Articles Posted in Arbitration

Published on:

FINRA fined Carolina Financial Securities, LLC (“CFS”) of Brevard, North Carolina $60,000 and served it with a Letter of Caution in a case involving allegations that CFS made material misrepresentations and omissions in connection with the sale of securities.   FINRA  also found that that the firm recommended securities- certain senior secured notes- to customers without conducting an investigation that was sufficient to provide a reasonable basis for determining that the notes were suitable for any investor.  Further, FINRA found that CFS made false and misleading communications to the public by distributing offering materials that contained false statements.  Finally, FINRA found that CFS failed to enforce the firm’s own Written Supervisory Procedures (WSPs) by in connection with permitting brokers employed by CFS to sell the subject secured notes.

7-ways1

Many retail investors may buy into non-conventional investments such as the subject notes without first being fully informed of the risks.  As members and associated persons of FINRA, brokerage firms and their financial advisors must ensure that adequate due diligence is performed on any investment that is recommended to investors.  Further, firms and their brokers must ensure that investors are informed of the risks associated with an investment, and must conduct a suitability analysis to determine if an investment meets an investor’s stated investment objectives and risk profile.  Either an unsuitable recommedation to purchase an investment or a misrepresentation concerning the nature and characteristics of the investment may give rise to a claim against a stockbroker or financial advisor.

 

 

The attorneys at Law Office of Christopher J. Gray, P.C. have significant experience representing investors in  non-conventional investments, including promissory notes.  Depending on the facts and circumstances, investors may be able to recover their losses in FINRA arbitration or litigation.   Investors may contact a securities arbitration lawyer at Law Office of Christopher J. Gray, P.C. at (866) 966-9598 or via email at newcases@investorlawyers.net for a no-cost, confidential consultation.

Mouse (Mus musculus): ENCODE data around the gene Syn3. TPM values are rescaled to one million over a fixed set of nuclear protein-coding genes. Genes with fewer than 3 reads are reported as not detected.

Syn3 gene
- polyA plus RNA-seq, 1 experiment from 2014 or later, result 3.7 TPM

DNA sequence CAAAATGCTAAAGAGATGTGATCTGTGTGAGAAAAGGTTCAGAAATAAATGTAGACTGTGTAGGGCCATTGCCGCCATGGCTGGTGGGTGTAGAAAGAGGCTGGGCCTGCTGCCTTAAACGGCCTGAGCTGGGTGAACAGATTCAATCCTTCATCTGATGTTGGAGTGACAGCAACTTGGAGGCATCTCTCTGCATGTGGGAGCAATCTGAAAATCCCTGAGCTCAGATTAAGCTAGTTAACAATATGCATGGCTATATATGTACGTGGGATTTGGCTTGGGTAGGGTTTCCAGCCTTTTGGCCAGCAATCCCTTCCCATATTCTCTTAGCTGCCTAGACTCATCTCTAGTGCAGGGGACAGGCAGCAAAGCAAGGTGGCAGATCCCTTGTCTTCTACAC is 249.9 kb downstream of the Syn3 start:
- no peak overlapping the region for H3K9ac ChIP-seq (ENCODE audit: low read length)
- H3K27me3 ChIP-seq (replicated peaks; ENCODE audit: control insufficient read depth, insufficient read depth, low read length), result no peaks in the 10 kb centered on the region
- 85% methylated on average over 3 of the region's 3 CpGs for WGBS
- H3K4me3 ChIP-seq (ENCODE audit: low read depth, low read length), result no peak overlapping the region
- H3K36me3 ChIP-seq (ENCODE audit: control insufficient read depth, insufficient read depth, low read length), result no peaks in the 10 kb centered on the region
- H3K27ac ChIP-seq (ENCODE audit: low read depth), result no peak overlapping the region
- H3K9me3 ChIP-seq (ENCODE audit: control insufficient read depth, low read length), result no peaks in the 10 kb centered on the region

Published on:

CNL Growth Properties, Inc. (“CNL Growth”) is a publicly registered non-traded real estate investment trust (“REIT”) based in Orlando, FL.  Because CNL Growth is registered with the SEC, the non-traded REIT was permitted to sell securities to the investing public at large, including numerous unsophisticated investors who bought shares through the initial public offering (“IPO”) upon the recommendation of a broker or financial advisor.  Unfortunately for many CNL Growth investors, they may not have been properly informed by their financial advisor or broker of the complexities and risks associated with investing in non-traded REITs.

https://i2.wp.com/www.investorlawyers.net/blog/wp-content/uploads/2017/10/15.10.14-apartment-buildings-1.jpg?resize=300%2C210&ssl=1
One of the more readily apparent investment risks with non-traded REITs are their high up-front commissions (usually at least 7-10%), in addition to certain due diligence and administrative fees (that can range anywhere from 1-3%).  These fees act as an immediate ‘drag’ on any investment and can compound losses.  Further, another significant and less readily apparent risk associated with non-traded REITs has to do with liquidity.  Unlike traditional stocks and certain publicly- traded REITs, non-traded REITs do not trade on a national securities exchange.  As a result, many investors in non-traded REITs who were uninformed of their liquidity issues, have come to learn that they can only redeem shares of the investment directly with the sponsor (and only then on a limited basis, and often at a disadvantageous price), sell the shares through a limited and fragmented secondary market, or alternatively, sit and wait for the occurrence of a future “liquidity event” such as listing on a national exchange, a merger, or liquidation.

CNL Growth, formerly known as Global Growth Trust, commenced its $1.5 billion IPO in October 2009.  By April 2013, CNL Growth had concluded its offering, priced at $10 per share, after a capital raise of approximately $94.2 million.  Shortly thereafter, in August 2013, CNL Growth initiated a follow-on offering and refined its investment strategy to focus on multifamily development projects in the Southeast and Sun Belt regions of the U.S.  These combined offerings raised approximately $208 million in investor capital.